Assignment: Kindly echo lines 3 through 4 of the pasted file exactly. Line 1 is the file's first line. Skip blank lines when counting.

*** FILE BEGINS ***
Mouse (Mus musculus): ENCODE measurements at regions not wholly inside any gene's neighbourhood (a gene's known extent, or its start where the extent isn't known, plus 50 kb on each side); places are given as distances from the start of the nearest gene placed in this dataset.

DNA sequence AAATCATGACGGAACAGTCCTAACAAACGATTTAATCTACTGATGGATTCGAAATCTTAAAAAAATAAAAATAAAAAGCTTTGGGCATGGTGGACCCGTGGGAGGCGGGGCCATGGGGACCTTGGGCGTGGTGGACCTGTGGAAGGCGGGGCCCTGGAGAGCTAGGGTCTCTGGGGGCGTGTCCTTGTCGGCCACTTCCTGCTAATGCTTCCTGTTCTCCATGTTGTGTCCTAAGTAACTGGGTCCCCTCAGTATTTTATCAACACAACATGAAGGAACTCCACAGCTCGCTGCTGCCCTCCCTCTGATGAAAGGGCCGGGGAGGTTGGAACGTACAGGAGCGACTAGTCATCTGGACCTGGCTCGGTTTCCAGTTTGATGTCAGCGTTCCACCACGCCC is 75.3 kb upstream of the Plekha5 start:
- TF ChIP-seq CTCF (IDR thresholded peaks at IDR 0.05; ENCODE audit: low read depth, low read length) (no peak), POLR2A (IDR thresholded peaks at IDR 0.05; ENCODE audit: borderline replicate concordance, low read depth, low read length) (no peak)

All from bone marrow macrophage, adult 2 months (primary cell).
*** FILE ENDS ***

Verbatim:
- TF ChIP-seq CTCF (IDR thresholded peaks at IDR 0.05; ENCODE audit: low read depth, low read length) (no peak), POLR2A (IDR thresholded peaks at IDR 0.05; ENCODE audit: borderline replicate concordance, low read depth, low read length) (no peak)

All from bone marrow macrophage, adult 2 months (primary cell).